Pound continues to climb, topping $1.3550
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U.K. stocks slipped from record highs on Tuesday, as the pound ignored worse-than-expected British manufacturing data and rallied against the dollar.
What are markets doing: The FTSE 100 index fell 0.5% to close at 7,648.10, easing back from the all-time closing high scored on Friday (http://www.marketwatch.com/story/uk-stocks-set-to-finish-2017-at-record-high-2017-12-29), the last trading session of 2017. The London benchmark logged a 7.6% gain for the full year, for its second straight year of advances.
The pound rose to $1.3585, up from $1.3502 late Monday in New York, trading around its highest level since late September. Sterling's gain was largely due to broad-based dollar weakness (http://www.marketwatch.com/story/dollar-slumps-for-5th-straight-day-to-lowest-since-september-2018-01-02).
What's driving the market: The pound rally squeezed U.K. stocks and particularly weighed on the big multinationals in the FTSE. As around 75% of revenues for the index are made overseas, an appreciation in sterling hits profits when converted back into the U.K. currency. Sterling stayed higher even after data from IHS Markit/CIPS showed the U.K. manufacturing PMI dropped to 56.3 in December from November's 51-month high of 58.2. The consensus forecast called for a reading of 58, according to FactSet. A reading above 50 indicates expansion.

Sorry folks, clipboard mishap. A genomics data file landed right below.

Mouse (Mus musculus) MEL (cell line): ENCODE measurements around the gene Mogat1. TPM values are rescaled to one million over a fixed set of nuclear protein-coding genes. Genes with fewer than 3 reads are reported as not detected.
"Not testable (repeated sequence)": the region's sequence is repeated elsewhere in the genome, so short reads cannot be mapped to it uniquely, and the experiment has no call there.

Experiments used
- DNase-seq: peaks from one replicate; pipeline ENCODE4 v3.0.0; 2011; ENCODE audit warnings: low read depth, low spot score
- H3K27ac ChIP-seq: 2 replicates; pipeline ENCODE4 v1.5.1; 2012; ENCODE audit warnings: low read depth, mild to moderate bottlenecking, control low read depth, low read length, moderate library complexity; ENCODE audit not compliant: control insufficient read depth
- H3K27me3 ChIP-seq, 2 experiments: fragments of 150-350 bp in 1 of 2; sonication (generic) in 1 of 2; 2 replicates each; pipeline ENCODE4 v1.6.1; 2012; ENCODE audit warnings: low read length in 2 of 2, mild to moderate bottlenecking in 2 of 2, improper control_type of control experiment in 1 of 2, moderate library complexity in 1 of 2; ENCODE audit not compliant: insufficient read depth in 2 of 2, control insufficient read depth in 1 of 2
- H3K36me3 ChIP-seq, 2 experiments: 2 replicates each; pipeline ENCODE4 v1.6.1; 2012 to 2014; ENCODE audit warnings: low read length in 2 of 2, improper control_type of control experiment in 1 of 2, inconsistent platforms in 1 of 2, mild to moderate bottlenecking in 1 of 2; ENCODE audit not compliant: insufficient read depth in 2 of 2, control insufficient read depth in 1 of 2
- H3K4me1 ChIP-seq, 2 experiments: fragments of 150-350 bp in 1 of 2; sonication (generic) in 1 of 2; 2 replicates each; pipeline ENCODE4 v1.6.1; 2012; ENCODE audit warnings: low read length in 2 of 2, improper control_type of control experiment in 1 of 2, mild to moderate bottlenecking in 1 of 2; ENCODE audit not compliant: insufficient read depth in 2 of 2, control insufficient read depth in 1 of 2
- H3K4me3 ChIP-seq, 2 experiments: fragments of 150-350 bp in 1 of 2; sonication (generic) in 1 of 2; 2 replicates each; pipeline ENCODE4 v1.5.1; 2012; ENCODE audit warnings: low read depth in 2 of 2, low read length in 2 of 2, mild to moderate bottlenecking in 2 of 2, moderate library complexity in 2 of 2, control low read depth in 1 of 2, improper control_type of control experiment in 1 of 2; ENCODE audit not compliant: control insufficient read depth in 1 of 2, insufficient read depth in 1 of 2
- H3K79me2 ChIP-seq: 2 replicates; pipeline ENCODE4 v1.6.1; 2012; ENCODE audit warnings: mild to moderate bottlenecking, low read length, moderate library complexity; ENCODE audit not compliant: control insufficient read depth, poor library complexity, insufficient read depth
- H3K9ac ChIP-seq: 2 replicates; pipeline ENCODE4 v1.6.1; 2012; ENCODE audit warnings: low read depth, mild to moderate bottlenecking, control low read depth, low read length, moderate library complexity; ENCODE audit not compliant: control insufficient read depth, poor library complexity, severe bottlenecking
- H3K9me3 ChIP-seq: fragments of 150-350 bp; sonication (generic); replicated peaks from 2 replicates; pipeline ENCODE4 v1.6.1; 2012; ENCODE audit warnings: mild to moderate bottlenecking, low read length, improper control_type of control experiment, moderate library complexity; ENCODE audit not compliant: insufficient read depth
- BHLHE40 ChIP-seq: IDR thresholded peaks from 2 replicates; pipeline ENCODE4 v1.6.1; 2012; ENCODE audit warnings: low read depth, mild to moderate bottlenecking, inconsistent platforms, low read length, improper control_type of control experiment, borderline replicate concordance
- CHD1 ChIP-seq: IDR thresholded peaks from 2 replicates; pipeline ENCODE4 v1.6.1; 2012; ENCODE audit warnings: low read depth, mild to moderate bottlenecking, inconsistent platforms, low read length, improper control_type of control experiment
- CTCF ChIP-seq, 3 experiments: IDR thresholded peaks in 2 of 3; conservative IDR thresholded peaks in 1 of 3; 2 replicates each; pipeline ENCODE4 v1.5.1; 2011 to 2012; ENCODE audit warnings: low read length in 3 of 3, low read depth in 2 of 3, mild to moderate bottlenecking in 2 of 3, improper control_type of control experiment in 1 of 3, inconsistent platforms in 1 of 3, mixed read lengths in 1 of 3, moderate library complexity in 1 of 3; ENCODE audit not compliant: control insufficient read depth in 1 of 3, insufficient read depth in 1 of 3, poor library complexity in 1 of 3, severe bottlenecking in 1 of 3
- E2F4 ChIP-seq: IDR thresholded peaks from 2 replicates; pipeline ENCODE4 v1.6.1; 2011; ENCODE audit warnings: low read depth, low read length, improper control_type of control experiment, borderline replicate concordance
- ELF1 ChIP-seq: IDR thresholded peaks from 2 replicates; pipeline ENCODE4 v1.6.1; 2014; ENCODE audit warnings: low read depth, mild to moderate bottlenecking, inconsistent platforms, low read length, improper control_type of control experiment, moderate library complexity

What are strategists saying: "Sterling strength has been the undoing of the FTSE 100 this [Tuesday], as three-month highs in GBPUSD prove detrimental to the highly international index," said Joshua Mahony, market analyst at IG, in a note.
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"Interestingly, the strength we have seen in sterling comes despite a sharp downturn in the UK manufacturing PMI. The deterioration in today's U.K. manufacturing PMI, coupled with expectations of lower growth in 2018 has clearly been overshadowed by the deterioration in the U.S. dollar, coupled with expectations that the BOE could raise rates yet again should inflation recede,: he said.
Stock movers: Among big multinationals, Unilever PLC (ULVR.LN) (ULVR.LN) fell 2%, Reckitt Benckiser Group PLC (RB.LN) dropped 1.7% and British American Tobacco PLC (BATS.LN) (BATS.LN) gave up 1.6%.
BP PLC (BP.LN) (BP.LN) shares lost 1%. Earlier Tuesday, the energy giant said it expects recent changes to U.S. corporate taxes to boost its future earnings (http://www.marketwatch.com/story/bp-sees-us-tax-boost-but-warns-on-15b-charge-2018-01-02), but added that it will take a one-off $1.50 billion noncash charge due to the revaluation of deferred tax assets and liabilities.
Shares of Compass Group PLC (CPG.LN) gave up 1.3% after news the contract caterer's chief executive, Richard Cousins, had died in a plane crash in Australia.
International Consolidated Airlines Group SA (IAG.LN) added 2.7%. The British Airways parent said late Friday it is buying the assets of Austrian carrier Niki, an arm of defunct Air Berlin.
Marks & Spencer Group PLC (MKS.LN) (MKS.LN) ended up 0.4% after the store chain said it has sold its retail business in Hong Kong and Macau (http://www.marketwatch.com/story/marks-spencer-sells-business-in-hong-kong-macau-2018-01-02) to franchise partner Al-Futtaim Group for an undisclosed sum.
(END) Dow Jones Newswires
January 02, 2018 11:56 ET (16:56 GMT)